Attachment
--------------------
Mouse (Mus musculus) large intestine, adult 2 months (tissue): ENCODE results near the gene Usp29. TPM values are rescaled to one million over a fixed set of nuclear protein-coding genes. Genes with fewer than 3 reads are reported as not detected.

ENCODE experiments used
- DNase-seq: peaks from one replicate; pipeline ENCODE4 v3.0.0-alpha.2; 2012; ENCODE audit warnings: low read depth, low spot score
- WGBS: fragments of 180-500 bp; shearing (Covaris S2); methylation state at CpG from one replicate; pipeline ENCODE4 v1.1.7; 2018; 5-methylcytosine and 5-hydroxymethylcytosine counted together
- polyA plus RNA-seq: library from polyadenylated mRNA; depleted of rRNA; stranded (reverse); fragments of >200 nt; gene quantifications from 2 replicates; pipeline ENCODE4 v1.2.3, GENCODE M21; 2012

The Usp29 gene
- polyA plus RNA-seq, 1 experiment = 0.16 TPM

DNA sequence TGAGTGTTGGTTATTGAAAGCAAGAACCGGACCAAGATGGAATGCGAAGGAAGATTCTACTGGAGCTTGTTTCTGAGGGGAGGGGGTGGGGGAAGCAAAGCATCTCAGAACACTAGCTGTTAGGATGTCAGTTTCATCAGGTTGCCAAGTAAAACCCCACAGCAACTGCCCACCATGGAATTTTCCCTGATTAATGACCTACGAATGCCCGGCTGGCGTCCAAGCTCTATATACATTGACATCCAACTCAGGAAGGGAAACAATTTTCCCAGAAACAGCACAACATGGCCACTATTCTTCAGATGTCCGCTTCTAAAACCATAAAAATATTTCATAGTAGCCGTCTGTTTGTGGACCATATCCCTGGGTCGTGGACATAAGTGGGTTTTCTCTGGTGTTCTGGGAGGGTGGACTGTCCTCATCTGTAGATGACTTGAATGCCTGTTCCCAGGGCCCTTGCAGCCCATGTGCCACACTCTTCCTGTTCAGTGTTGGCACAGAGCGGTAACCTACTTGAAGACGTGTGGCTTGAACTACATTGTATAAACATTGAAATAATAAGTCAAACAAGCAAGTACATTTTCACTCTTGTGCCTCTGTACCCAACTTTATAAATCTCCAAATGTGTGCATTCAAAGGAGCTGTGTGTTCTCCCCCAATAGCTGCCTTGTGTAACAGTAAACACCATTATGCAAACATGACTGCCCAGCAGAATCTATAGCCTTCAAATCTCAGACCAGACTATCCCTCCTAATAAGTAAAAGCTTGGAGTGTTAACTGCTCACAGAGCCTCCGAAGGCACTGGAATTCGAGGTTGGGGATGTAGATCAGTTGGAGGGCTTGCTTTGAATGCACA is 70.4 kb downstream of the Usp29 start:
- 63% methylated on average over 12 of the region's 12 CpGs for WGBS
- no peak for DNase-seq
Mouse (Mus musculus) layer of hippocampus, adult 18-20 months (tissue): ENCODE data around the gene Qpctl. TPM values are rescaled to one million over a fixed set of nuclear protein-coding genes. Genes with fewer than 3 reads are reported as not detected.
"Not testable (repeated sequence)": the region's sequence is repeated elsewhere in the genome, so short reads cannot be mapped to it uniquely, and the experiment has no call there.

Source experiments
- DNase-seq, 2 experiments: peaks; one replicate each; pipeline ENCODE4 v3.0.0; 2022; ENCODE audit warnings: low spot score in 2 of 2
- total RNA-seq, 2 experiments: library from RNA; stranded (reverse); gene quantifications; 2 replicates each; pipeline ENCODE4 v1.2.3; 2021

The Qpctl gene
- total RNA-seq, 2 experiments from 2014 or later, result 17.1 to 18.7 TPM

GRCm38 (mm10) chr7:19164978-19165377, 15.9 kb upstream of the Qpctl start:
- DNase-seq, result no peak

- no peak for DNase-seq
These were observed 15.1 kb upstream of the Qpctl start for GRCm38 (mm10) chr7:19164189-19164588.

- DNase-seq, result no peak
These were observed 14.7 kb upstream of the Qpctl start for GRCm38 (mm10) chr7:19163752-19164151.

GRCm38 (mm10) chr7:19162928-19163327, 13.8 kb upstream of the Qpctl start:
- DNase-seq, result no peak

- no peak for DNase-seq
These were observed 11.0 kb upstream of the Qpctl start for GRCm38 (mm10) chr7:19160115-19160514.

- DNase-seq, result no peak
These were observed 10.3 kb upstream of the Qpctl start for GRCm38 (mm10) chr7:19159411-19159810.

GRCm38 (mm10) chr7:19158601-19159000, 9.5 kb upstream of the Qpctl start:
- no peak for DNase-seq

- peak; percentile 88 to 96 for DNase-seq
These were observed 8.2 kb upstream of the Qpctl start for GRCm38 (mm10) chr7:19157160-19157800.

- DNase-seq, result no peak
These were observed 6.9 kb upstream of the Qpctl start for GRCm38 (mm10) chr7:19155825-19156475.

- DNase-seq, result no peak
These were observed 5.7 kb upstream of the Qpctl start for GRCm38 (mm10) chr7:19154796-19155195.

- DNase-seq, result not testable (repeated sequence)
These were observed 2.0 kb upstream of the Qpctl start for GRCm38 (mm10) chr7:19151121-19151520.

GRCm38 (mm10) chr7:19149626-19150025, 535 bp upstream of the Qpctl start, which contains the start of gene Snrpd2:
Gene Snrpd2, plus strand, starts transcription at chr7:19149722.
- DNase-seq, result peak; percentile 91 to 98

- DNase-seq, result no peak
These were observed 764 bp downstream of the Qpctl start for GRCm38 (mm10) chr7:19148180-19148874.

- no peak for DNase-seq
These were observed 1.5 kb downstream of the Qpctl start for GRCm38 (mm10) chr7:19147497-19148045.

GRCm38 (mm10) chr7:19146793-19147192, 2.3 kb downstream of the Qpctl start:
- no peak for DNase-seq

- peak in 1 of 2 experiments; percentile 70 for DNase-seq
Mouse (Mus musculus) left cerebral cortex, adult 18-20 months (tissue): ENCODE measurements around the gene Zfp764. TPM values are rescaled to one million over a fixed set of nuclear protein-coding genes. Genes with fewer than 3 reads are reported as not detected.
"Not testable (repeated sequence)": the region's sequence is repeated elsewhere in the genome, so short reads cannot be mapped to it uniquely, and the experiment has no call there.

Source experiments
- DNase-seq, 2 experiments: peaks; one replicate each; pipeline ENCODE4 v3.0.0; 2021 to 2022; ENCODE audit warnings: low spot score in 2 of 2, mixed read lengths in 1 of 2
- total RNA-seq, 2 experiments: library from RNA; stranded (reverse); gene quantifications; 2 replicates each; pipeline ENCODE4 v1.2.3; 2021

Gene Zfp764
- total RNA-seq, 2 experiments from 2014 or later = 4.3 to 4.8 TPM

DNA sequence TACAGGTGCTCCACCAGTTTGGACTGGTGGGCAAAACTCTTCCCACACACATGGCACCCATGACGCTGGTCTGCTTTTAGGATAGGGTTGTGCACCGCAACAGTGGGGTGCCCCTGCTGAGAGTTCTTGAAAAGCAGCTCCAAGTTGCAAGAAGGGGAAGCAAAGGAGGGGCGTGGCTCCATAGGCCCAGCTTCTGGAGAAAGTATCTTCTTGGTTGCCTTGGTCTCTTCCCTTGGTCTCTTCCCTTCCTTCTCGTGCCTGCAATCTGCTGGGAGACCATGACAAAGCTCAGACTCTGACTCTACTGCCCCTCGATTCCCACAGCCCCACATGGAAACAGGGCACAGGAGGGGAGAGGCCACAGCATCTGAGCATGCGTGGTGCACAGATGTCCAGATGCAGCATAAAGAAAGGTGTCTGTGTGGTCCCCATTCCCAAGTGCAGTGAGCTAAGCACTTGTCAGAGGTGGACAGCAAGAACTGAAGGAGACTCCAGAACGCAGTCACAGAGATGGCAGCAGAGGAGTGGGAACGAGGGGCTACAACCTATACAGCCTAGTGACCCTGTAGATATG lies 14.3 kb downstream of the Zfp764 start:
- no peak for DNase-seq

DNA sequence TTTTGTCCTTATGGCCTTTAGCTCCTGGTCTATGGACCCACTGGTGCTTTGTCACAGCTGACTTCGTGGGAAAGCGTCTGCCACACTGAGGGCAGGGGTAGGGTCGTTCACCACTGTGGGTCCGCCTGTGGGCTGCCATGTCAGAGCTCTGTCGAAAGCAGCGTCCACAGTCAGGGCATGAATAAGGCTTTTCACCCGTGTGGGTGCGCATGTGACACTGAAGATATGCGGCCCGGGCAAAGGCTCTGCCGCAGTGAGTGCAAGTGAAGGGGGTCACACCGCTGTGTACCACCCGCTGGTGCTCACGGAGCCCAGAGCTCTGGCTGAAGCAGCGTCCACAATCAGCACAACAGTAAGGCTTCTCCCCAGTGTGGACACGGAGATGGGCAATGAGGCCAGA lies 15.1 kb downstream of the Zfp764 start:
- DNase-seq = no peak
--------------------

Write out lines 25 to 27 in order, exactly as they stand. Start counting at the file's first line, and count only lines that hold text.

- DNase-seq, result no peak

- no peak for DNase-seq
These were observed 11.0 kb upstream of the Qpctl start for GRCm38 (mm10) chr7:19160115-19160514.